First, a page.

Want to share your content on R-bloggers? click here if you have a blog, or here if you don't.

An easy arithmetic Le Monde mathematical puzzle again:

1. If coins come in units of 1, x, and y, what is the optimal value of (x,y) that minimises the number of coins representing an arbitrary price between 1 and 149?
2.  If the number of units is now four, what is the optimal choice?

The first question is fairly easy to code

coinz <- function(x,y){
z=(1:149)
if (y
and returns M=12 as the maximal number of coins, corresponding to x=4 and y=22. And a price tag of 129.  For the second question, one unit is necessarily 1 (!) and there is just an extra loop to the above, which returns M=8, with other units taking several possible values:
[1] 40 11  3
[1] 41 11  3
[1] 55 15  4
[1] 56 15  4

A quick search revealed that this problem (or a variant) is solved in many places, from stackexchange (for an average—why average?, as it does not make sense when looking at real prices—number of coins, rather than maximal), to a paper by Shalit calling for the 18¢ coin, to Freakonomics, to Wikipedia, although this is about finding the minimum number of coins summing up to a given value, using fixed currency denominations (a knapsack problem). This Wikipedia page made me realise that my solution is not necessarily optimal, as I use the remainders from the larger denominations in my code, while there may be more efficient divisions. For instance, running the following dynamic programming code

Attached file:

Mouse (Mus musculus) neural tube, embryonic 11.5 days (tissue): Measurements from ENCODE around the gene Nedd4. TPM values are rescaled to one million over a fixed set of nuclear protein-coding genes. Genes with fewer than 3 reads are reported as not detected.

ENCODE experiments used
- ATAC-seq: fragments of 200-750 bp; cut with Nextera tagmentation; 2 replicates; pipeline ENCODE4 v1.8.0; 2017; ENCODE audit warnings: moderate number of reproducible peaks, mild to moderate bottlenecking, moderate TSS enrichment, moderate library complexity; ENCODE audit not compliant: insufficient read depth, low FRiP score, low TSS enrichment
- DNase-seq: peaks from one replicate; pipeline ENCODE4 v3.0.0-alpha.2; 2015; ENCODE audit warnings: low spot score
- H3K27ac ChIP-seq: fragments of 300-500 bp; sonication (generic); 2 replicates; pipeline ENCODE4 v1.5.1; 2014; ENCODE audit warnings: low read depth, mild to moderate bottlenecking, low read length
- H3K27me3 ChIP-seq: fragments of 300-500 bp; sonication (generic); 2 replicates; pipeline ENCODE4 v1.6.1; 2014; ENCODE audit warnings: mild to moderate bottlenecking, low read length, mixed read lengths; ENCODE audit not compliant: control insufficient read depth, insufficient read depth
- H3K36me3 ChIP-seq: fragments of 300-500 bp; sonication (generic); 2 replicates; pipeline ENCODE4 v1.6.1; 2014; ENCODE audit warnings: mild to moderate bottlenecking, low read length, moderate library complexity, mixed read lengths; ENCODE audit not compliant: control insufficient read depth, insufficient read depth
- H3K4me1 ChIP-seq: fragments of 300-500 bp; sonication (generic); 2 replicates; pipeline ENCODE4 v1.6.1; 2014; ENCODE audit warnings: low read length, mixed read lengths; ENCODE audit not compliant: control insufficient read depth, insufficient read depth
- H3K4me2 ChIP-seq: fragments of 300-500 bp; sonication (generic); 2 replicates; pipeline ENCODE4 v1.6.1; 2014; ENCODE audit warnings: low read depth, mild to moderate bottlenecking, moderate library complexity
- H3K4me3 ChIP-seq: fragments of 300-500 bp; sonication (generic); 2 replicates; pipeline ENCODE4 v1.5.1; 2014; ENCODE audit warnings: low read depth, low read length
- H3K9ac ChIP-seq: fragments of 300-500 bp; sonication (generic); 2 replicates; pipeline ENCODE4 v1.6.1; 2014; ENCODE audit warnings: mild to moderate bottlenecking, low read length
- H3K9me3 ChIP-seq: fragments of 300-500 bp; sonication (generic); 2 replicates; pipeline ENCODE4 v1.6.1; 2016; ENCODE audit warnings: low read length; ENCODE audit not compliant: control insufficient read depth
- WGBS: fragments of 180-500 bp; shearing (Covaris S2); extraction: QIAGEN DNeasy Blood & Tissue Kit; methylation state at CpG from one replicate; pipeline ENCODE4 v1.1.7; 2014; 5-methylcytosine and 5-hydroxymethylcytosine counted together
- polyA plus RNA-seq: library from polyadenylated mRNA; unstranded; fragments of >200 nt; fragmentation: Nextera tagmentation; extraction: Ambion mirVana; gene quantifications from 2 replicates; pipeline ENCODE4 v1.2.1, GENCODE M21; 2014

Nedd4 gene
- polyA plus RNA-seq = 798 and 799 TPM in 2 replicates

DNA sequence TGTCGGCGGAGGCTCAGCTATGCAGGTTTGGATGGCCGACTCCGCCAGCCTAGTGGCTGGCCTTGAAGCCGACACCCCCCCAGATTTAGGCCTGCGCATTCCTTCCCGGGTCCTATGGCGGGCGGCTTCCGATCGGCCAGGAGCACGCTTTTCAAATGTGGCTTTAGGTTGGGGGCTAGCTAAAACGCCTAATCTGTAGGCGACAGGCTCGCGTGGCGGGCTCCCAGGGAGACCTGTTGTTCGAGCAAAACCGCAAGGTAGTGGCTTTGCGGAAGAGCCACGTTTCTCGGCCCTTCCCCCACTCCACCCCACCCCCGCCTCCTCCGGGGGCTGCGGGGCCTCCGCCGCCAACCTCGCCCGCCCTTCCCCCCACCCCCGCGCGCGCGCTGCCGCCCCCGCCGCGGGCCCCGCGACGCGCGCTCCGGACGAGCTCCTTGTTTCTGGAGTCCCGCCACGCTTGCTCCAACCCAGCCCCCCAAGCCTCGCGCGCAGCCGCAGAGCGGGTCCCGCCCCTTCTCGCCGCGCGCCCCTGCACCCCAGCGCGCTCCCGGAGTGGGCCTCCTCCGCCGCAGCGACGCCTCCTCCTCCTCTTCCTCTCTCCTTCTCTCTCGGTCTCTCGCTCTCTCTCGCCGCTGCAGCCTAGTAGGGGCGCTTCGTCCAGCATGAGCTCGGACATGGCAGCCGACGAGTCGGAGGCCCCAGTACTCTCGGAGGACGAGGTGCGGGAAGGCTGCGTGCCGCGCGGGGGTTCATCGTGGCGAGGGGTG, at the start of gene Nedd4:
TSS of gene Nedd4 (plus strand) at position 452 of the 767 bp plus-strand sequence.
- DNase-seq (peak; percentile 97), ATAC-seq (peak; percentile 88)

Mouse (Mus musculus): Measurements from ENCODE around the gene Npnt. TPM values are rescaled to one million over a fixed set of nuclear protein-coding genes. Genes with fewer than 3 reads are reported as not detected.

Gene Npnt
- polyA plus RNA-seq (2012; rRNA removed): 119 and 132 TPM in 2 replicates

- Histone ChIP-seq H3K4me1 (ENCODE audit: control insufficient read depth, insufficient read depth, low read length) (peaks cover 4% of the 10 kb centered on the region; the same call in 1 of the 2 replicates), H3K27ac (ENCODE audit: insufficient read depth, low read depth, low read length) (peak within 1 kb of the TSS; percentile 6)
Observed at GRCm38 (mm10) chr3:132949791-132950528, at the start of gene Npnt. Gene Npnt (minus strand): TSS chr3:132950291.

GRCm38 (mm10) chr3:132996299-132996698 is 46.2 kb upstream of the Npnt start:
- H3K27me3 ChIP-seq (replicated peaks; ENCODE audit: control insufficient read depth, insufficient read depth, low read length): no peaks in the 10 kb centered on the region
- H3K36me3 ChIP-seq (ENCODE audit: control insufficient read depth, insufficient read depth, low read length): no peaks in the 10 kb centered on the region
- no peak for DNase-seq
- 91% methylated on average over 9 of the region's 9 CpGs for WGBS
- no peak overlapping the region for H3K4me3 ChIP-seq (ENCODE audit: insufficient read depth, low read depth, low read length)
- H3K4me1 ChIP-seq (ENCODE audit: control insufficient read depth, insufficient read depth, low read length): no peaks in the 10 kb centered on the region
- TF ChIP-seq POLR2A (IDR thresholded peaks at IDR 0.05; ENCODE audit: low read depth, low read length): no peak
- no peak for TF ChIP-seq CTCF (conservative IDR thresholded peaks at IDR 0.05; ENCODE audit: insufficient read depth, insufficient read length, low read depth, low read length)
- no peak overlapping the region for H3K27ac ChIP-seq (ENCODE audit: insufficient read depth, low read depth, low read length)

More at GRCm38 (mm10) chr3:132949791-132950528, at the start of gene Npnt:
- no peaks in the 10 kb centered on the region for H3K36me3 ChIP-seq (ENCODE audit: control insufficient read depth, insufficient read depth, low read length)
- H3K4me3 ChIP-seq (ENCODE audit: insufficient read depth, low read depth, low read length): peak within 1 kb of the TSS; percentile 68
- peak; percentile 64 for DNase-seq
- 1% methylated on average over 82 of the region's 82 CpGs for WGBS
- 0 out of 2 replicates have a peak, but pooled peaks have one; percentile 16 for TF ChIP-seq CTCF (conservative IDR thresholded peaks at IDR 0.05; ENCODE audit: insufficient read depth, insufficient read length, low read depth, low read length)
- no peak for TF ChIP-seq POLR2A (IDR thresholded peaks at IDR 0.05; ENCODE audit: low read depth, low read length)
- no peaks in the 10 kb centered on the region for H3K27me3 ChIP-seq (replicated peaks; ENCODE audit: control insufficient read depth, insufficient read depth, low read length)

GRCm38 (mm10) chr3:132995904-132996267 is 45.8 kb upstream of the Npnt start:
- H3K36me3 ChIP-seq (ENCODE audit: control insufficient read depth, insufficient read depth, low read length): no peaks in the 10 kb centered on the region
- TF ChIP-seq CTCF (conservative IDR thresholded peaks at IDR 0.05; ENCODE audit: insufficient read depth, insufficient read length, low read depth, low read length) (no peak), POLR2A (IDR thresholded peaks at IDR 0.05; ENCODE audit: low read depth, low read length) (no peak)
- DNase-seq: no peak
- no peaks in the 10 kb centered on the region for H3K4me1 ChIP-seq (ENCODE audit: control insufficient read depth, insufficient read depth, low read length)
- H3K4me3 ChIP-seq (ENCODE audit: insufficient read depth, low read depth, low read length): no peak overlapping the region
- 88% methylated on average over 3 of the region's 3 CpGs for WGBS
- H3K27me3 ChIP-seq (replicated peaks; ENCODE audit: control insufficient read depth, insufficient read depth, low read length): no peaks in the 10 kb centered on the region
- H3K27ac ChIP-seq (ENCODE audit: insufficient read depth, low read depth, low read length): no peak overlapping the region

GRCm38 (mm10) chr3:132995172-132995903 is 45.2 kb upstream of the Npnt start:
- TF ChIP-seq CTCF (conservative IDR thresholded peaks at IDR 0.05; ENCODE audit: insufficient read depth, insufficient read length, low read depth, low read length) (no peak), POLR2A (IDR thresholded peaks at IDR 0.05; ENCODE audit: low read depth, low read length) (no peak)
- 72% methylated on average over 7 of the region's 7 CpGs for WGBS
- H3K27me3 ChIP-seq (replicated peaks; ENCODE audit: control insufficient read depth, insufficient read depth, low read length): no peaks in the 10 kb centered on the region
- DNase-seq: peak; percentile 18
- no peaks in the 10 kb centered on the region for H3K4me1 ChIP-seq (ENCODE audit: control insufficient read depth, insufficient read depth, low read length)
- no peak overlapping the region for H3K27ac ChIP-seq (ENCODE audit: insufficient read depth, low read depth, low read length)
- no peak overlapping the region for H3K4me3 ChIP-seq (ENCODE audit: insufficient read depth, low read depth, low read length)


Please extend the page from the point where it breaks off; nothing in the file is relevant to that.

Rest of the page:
coz=function(x,y){
minco=1:149
if (x
returns the lower value of M=11 (with x=7,y=23) in the first case and M=7 in the second one.

var vglnk = {key: '949efb41171ac6ec1bf7f206d57e90b8'};
(function(d, t) {
var s = d.createElement(t);
s.type = 'text/javascript';
s.async = true;
// s.defer = true;
var r = d.getElementsByTagName(t)[0];
r.parentNode.insertBefore(s, r);
}(document, 'script'));

Related
ShareTweet